One Common Character Writing Mistake That’s Making You Look Like An Amateur

This also lays the groundwork for a greater character development by the end of the novel.

People aren’t perfect. In fact, that’s one of only a few things we all have in common – we all make mistakes, and we all have flaws (that we’re hopefully working on). So why then are we so hesitant to write in flaws for our protagonists? A lot of young writers think that by adding a flaw, they are weakening the character. They want the protagonist to be pure good. But, in reality, this actually makes your character unrelatable. Readers will not trust a character that never messes up.

On the other hand, you can’t just write in a character flaw at the last minute and expect it to be good enough. Novel editor, Ellen Brock gives some amazing tips on how to write a character flaw in the video below.

First things first – what is the difference between a flaw and a quirk? A quirk is something like overspending or snoring. These traits don’t really have any bearing on the plot, though the details all add up for a more dynamic and complex character. A flaw, on the other hand, will directly impact the plot, and the character’s ability to move it forward. This also lays the groundwork for a greater character development by the end of the novel.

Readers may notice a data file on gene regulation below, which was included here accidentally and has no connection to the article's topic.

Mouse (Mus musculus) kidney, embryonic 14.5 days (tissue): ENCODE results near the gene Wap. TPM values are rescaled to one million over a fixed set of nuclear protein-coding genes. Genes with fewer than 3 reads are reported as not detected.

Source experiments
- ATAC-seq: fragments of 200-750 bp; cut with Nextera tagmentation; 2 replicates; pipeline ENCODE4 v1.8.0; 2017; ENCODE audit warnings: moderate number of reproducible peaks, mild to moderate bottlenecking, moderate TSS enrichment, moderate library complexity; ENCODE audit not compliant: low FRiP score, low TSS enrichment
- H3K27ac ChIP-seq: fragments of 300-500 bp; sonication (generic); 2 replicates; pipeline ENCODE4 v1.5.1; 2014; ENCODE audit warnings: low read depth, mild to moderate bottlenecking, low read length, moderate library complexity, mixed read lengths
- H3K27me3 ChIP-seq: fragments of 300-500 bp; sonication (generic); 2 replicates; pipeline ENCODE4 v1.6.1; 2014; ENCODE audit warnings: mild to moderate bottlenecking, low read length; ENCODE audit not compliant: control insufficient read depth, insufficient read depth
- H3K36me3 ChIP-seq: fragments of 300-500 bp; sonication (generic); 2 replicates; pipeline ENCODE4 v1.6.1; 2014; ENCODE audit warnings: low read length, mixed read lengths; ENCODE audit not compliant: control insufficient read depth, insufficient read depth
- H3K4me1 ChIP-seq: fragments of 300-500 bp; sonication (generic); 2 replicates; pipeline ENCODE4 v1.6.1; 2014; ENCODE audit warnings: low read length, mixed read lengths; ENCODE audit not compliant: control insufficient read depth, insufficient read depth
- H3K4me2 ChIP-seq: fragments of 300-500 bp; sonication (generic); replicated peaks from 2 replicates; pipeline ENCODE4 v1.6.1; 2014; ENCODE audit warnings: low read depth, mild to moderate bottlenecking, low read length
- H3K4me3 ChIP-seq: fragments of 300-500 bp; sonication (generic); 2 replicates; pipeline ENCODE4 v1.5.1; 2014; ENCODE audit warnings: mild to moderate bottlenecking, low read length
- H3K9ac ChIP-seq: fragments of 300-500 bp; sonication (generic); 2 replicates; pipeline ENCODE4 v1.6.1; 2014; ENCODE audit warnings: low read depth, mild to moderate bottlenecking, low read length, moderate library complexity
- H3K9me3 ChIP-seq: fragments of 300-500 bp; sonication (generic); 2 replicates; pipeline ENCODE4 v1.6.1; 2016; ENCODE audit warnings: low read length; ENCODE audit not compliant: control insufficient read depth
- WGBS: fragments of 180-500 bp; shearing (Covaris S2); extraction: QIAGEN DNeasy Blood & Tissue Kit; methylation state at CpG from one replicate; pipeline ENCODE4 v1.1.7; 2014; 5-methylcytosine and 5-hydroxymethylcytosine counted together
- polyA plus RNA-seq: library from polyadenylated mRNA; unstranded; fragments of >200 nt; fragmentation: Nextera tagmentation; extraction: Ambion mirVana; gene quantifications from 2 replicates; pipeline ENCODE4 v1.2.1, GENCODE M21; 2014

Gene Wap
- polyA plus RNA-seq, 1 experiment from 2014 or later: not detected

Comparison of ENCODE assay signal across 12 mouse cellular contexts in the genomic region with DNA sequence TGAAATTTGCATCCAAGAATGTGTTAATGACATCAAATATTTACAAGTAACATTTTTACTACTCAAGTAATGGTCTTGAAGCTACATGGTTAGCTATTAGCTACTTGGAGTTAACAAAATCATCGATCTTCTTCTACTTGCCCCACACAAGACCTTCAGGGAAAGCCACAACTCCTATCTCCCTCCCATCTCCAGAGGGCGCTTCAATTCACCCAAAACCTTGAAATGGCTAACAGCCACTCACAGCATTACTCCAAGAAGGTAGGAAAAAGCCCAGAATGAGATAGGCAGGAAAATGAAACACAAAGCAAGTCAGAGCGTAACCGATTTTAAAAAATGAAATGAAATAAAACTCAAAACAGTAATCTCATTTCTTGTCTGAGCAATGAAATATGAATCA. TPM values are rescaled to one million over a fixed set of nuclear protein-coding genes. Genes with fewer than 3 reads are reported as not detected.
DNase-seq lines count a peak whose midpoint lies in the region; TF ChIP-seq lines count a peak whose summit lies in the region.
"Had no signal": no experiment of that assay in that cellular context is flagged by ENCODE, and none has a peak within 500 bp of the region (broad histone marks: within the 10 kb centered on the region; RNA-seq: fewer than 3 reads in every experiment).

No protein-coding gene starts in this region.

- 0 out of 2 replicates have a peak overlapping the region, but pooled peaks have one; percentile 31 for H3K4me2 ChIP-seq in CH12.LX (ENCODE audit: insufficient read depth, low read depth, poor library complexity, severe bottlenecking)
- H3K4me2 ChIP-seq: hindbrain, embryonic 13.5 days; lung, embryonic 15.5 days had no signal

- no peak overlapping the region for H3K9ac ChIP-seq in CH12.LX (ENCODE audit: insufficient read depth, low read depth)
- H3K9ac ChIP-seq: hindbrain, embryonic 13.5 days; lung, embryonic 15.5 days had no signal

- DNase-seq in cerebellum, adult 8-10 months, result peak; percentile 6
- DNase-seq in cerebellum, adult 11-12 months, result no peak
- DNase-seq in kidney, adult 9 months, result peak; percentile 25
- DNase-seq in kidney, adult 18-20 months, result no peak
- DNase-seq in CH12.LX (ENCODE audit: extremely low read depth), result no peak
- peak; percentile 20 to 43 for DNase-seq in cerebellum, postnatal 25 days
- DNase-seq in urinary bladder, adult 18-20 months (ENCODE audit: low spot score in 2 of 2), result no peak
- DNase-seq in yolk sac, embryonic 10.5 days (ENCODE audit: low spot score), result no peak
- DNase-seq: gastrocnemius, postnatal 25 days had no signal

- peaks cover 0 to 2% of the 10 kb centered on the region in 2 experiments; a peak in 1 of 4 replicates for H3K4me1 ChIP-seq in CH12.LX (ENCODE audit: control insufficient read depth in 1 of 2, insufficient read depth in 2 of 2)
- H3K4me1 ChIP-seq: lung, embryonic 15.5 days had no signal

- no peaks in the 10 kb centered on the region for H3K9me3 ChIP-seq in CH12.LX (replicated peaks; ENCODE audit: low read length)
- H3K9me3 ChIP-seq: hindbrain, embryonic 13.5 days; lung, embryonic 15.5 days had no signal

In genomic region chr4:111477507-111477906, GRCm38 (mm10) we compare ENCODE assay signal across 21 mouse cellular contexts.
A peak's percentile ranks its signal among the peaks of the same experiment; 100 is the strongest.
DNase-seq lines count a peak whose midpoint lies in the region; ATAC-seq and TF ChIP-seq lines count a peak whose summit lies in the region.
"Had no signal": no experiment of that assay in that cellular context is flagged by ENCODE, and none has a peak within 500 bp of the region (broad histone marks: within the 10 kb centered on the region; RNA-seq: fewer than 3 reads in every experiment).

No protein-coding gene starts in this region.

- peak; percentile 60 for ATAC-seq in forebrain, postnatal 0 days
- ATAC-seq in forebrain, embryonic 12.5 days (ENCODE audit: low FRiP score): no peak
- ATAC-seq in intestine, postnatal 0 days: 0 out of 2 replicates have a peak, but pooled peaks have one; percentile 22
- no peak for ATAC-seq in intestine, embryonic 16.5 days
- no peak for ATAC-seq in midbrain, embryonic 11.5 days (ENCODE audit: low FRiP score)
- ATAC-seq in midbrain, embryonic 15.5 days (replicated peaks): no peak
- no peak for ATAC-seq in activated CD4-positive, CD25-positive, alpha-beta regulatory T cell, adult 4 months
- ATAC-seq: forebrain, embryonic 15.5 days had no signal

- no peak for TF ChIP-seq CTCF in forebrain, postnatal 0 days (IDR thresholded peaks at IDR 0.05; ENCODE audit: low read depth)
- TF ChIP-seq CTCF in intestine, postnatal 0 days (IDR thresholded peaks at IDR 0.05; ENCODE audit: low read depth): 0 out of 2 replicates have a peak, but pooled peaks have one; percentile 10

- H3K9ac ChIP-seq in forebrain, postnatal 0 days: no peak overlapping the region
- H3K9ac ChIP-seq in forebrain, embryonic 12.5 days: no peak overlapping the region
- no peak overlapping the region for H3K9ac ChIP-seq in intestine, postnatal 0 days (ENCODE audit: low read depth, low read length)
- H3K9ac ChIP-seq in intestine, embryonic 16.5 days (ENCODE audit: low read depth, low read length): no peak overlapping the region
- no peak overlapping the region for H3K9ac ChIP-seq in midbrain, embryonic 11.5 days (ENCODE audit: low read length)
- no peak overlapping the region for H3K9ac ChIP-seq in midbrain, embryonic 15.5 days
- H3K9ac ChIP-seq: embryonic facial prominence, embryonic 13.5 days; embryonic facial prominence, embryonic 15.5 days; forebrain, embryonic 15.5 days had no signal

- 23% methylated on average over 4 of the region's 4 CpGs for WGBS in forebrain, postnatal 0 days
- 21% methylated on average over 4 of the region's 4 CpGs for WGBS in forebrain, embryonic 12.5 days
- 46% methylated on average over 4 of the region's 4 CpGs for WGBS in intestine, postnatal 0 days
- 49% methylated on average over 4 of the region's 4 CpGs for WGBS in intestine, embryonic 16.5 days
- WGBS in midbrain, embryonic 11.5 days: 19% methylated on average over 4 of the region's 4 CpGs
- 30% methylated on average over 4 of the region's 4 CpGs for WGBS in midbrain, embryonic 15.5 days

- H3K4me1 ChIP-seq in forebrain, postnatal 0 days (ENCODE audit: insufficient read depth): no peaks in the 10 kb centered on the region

The other important thing to note about a character flaw, is that it doesn’t necessarily have to be “excusable,” but it should be “explainable.” For example, if your character gets drunk and drives his car into oncoming traffic and kills someone… that is pretty inexcuasble, no matter what. However, with the right backstory (family history of alcoholism, coupled with his dad dying earlier that day) the reader can understand the actions that lead the character to that particular situation.

Watch the video below to find out more about what a character flaw is, why your protagonist needs one, and how to write it!